Harvill Secker, £12.99, 611pp. £11.69 from the Independent Bookshop: 08430 600 030

The Leopard, By Jo Nesbø, trans.Don Bartlett

The horrific events that concluded Jo Nesbø's The Snowman have taken an enormous toll on Detective Harry Hole, tough and illusion-free though he might be. So when we first meet him in that novel's successor, The Leopard, we are not surprised that he has as good as renounced his Norwegian life, with its network of relationships and obligations. An alcoholic, he now prefers, out in Hong Kong, the temporary oblivions of opium, and so associates not with his usual cronies, fellow law-enforcers, but with law-evaders.

But the reputation Harry has left behind him has its own stubborn life. Many of his cases, pre-eminently that of The Snowman, were not just high-profile but national talking-points and crime-history benchmarks. His credentials as tracker-down of serial killers are unsurpassable. Therefore, when Norway seems plagued by another multiple murderer, with a woman MP among the victims, Kaja Solness from Oslo Police Crime Squad is dispatched to haul Hole out of Hong Kong's stews and dens. She has a psychological weapon to aid her: Harry's father, of whom, as Nesbø readers know, the detective is diffidently fond, is ill - terminally, it transpires. If this can't bring Harry back to Oslo, what could?

A reluctant returnee, Harry nonetheless acknowledges "a huge unalloyed pleasure at being here. In Oslo. Home." For beyond all the squalor and cruelties which he faces in the course of his detective work, beyond the dissatisfactions of his private life, there exist the undyingly fascinating complexities of humanity as evidenced in the city that he, a well-travelled man, knows better than anywhere.

Oslo permeates The Leopard no less than it does Nesbø's other fiction, from the compact city centre and the park of St Hanshaugen, near which lies Harry's often neglected flat, south-east to the 1960s suburb of Manglerud, the native quarter of his newest inside opponent (maverick Harry almost always has one): Mikael Bellman of the rival unit Kripos. Nesbø, a fierce critic of any tendency on Norway's part to think too well of itself (see The Redbreast), is truly one of his capital's great literary celebrants, precisely because he presents it as a variegated whole rather than with a local-colourist's selectivity.

Jo Nesbø says The Leopard is very much Harry Hole's own book, treating his personal development with the amplitude the man, central to seven previous novels, has earned. And Harry's dealings with Øystein, his oldest schoolmate (who suggests that all they had in common was that "no-one else wanted to be pals with us"); with Kaja Solness, whom he cannot ever quite regard as the equal of his former lover, Rakel; with his Down's Syndrome sister, and with his dying schoolteacher father, have the quality of tender inwardness needed to offset the violence and sadistic mayhem.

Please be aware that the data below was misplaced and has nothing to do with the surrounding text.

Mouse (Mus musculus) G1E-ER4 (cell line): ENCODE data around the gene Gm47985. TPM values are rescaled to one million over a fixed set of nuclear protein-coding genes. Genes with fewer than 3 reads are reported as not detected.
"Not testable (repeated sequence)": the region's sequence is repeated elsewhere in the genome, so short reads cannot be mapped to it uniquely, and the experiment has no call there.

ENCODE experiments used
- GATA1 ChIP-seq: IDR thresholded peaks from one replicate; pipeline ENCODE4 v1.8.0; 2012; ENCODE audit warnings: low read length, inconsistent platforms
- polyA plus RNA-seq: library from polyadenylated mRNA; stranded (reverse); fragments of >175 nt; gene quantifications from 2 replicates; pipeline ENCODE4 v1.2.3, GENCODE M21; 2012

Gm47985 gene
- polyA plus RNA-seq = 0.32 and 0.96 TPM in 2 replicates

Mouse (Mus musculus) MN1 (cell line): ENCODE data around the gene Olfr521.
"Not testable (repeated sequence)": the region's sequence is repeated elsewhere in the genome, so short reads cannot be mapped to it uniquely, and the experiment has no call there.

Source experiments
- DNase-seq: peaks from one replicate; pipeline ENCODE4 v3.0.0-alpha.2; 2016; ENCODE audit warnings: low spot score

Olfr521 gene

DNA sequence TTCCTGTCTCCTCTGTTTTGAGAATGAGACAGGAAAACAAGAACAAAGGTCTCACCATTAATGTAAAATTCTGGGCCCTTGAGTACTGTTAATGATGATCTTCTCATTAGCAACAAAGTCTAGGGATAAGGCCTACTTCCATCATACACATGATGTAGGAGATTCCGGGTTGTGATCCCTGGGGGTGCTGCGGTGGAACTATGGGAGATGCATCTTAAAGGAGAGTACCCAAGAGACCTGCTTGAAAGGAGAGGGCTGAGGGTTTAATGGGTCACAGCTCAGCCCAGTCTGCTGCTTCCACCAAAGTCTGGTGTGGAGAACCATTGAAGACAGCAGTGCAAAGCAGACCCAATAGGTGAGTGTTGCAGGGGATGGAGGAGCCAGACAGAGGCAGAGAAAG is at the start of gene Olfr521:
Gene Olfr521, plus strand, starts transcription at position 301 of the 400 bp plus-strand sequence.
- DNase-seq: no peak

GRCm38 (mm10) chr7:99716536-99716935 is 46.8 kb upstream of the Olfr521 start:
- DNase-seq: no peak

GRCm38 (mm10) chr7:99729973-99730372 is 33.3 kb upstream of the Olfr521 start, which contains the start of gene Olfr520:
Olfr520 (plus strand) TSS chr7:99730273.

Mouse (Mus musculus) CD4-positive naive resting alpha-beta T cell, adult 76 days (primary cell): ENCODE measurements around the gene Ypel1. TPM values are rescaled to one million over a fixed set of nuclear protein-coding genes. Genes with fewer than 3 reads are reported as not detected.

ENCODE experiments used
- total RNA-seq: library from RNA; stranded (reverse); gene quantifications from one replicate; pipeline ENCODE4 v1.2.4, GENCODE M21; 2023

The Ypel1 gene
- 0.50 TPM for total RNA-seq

Yet the book invites one, from its frightening opening pages which detail a woman's torture, terror and death, to undertake a journey of which bemusement, suspense, extreme situations and nervous anxiety are the dominant features. In accepting this we encounter both its most arresting merits, and its disconcerting flaws.

The case for which Hole is brought back to Oslo involves the deaths of a succession of women (and one young man), all of whom spent one night in a remote hostel near Ustaoset, in the heartland of the Norwegian mountains. In winter, visitors travel there by snowmobile over an empty landscape whose contours have been "levelled... until they were one huge ocean in which the tall mountain, Hallingskarvet, towered like a menacing monster wave".

This mountain has its human counterpart: insistent hatred, deriving from painful unassimilated experience and goading its possessor into dealing out suffering and death. Nesbø's insight into inherited conflict – of which this novel affords a disturbing double instance – must emanate from his own declared family background. His father fought for the Germans in the Second World War, his mother for the Resistance, this duality being the emotional foundation of The Redbreast.

Nesbø's imaginative preoccupation with division, above all in the individual, makes him a distinctively Norwegian writer. His mentors – Ibsen, Hamsun - have magisterially contrasted the wild with the harmonious, the lover or explorer with the conscientious citizen, the stern moralist with the easy-going hedonist. This distinguishes him from the Swedes Mankell and Larsson, to whom he is so often compared.

But the huge success of his Hole novels – since August 2010, the UK paperback of The Snowman has sold 250,000 copies – has increasingly set Nesbø both alongside these two writers and (promotionally) against them. The Leopard's unflagging narrative tension, breathtaking surprises and many confrontations with half-suspected treachery (well served by translator Don Bartlett's ear for dialogue) are superb. But Hole's too-numerous physical endurance tests, his breakneck excursions abroad (to the war-beset Rwanda-Congo frontier), fail to satisfy because they so obviously belong to bestsellerdom, despite (maybe because of) the extraordinarily intricate plotting that has arranged them. Nesbø has no need for a-shock-a-page (though mercifully the shocks here are less baroque than in The Snowman). His imagination is forceful enough to play on its riven subjects without sensationalist devices.

Suggested Topics
Arts and Entertainment
Vinyl demand: a factory making the old-style discs
musicManufacturers are struggling to keep up with the resurgence in vinyl
Arts and Entertainment
David Baddiel concedes his show takes its inspiration from the hit US series 'Modern Family'
comedyNew comedy festival out to show that there’s more to Jewish humour than rabbi jokes
Arts and Entertainment
Singer Pixie Lott will take part in Strictly Come Dancing 2014, the BBC has confirmed

Arts and Entertainment
Prince and 3RDEYEGIRL are releasing Plectrum Electrum next month